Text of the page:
My Troll Gets Fat For Winter

I decided that as we are ‘supposed’ to get a proper winter here in Chicago with lots of snow and ice I would give my troll a makeover and turn it into what I like to call a semi-fat bike.

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I decided to go with a lightweight set up as I quite fancy using it for trail riding over the summer, the fat tyre should help take out some of the trail buzz and make it easier to clear tricky sections. I started with some White Brothers SnowPack carbon fat bike forks. I was going to just get some Surly steel forks but these popped up on eBay and only ended up costing about $100 more so I decided it was worth it. They are the 450mm axle to crown version which is exactly the same length as the trolls original forks (although the fat tire adds some height) and also super lightweight at 919g. They have a pretty huge offset as well (42mm) so it will be interesting to see how this changes the wheelbase and if the extra length affects the handling much.

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For the wheel I couldn’t resist going home grown and getting a blue Hope FatSno hub from the UK, this is a 135mm fat bike specific front hub that allows you to build a strong symmetrical wheel. I paired this with a Schlick cycles Northpaw-S 47mm rim. At 47mm it’s much narrower than other wide rims such as the Surly Marge Lite which comes in at 65mm. However this brings some benefits, it’s super light for such a large rim at 550g, this is only 155g heavier than the Mavic XC717 cross country rim I run on my standard wheel. This is mostly due to the pretty awesome looking cut-outs. The 47mm width also makes sense for trail riding, it allows the use of a fat tire but helps it keep more rounded profile so it should corner better on the dirt. It also helps avoid catching the rims on rocks etc when the trail gets gnarly.

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I picked up some Surly Endomorph 26×3.7 inch fat tires cheap of eBay so I’m using one of them up front. Out the back I have my Rohloff mounted to a 21mm rim already which should allow me to use up to a 3 inch tyre. This is actually one of the main problems I have discovered there really isn’t much choice when it comes to 2.5-3 inch tires. I have ended up going with a Maxxis Ardent 2.6 Inch DH tyre which was one of the largest volume tyres I could find. The only problem is that it’s a DH tyre so it’s crazy heavy and also has some pretty hardcore knobs on which don’t really fit with the semi-slick tyre up front. I’m still on the lookout as I have more space in the frame, so let me know if you have any ideas? I’m secretly hoping Surly bring out a 26×3 inch Knard similar to the tyres on the new Krampus.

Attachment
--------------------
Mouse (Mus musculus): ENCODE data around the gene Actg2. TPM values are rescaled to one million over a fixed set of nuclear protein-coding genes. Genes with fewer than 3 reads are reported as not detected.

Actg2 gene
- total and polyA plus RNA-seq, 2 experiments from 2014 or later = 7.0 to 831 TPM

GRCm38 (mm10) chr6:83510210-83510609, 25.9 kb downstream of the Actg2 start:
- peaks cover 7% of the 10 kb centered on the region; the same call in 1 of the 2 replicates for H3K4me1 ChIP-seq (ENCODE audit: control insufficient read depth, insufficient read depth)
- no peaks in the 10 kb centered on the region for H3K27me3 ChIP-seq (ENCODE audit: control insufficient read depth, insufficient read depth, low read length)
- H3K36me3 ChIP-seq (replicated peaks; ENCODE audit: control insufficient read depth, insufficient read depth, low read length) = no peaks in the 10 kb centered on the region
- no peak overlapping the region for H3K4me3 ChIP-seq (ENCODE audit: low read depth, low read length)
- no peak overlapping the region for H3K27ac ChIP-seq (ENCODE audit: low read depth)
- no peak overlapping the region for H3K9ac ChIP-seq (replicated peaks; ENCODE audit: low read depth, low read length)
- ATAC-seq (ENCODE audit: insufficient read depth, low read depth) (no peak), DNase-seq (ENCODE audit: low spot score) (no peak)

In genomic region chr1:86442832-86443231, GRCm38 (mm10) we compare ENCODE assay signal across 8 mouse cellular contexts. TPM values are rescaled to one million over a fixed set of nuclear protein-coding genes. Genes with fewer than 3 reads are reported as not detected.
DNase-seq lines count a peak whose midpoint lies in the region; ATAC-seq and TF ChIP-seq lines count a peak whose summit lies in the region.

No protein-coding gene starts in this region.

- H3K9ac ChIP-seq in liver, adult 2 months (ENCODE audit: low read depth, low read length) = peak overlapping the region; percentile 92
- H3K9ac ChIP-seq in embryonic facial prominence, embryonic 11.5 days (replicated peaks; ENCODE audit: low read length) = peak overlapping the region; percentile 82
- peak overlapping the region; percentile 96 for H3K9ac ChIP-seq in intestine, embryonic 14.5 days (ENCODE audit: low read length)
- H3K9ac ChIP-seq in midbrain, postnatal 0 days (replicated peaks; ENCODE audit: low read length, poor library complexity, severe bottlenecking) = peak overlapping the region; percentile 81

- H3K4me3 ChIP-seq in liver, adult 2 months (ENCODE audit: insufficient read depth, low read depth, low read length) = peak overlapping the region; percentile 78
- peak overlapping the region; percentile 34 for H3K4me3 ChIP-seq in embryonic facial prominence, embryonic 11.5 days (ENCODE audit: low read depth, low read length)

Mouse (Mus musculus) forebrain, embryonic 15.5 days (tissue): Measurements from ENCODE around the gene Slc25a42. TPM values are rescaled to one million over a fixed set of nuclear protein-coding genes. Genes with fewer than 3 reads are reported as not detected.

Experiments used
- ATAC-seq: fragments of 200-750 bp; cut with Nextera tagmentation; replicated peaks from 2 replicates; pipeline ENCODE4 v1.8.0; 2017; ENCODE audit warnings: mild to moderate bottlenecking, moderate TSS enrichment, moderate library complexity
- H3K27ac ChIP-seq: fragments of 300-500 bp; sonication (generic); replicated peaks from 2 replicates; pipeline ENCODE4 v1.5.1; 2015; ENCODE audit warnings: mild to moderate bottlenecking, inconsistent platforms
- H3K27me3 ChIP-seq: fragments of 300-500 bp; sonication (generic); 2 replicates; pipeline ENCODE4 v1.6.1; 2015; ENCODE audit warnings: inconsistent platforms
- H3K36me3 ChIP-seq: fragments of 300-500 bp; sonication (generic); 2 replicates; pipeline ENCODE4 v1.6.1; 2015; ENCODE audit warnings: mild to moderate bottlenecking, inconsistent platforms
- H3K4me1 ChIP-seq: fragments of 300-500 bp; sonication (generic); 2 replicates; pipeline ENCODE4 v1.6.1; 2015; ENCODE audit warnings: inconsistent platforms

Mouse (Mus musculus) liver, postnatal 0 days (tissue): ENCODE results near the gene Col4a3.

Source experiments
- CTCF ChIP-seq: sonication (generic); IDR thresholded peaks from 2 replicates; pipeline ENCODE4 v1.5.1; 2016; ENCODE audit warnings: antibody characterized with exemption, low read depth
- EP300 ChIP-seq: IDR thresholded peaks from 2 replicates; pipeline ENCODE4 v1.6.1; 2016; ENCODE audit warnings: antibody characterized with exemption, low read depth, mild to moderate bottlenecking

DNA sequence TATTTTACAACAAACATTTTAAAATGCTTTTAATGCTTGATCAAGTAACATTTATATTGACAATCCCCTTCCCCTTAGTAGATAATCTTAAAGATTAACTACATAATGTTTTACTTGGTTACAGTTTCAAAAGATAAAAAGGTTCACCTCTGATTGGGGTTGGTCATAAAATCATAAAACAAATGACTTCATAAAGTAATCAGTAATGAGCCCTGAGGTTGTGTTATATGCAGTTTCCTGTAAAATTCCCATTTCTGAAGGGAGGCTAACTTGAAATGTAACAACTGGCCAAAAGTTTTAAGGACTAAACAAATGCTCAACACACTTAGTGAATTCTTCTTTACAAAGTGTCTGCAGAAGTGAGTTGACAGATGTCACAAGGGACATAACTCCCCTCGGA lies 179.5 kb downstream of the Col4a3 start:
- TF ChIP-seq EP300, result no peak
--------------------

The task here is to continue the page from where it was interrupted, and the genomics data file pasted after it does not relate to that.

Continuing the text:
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I’m a novice at wheel building having only build a couple before so I had one or two issues building up the front wheel. This was partly due to the width of the rim. The hub isn’t completely symmetrical so the wheel has to be slightly dished, i used spokes with a couple of mm difference. It took a while and a considerable amount of swearing to get it laced up nicely and all tightened up right.

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The only other issue I came across is that although the Hope hub is front specific it still has a rear specific disc brake mount. This becomes an issue if you are using a symmetrical fat bike fork with 135mm spacing, which just so happens to be what mine is. Its worth noting that White Brothers makes an adaptor to allow front specific 135mm hubs to be used with these forks, i just didn’t get one with my secondhand forks. I ended up having to splash some cash and pick up a Carver rotor spacer kit which has a nice machined aluminium 5mm spacer and some longer torx bolts to keep it all secure. There are cheaper solutions, you should be able to get washers from a good hardware store (note they have to be pretty narrow to fit on the disc mount. Typicall all the stores near me didn’t have any washers the right size.  Hope also make rotor spacers which come in 1 and 2mm varieties so I would need a few and the shipping was going to be crazy expensive. Syntace make rotor shims but they are only 0.2mm so I would need a fair few. In the end I decided that although expensive ($20) the carver option would be the strongest (also coolest) and if you going to do something you might as well do it properly, right?

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The bike is all built up, looking suitably pimped and working well. All that remains is for the weather gods to cook up some of the bad winter weather we are supposed to get here in Chicago and deposit some snow and ice so I can put it through its paces.

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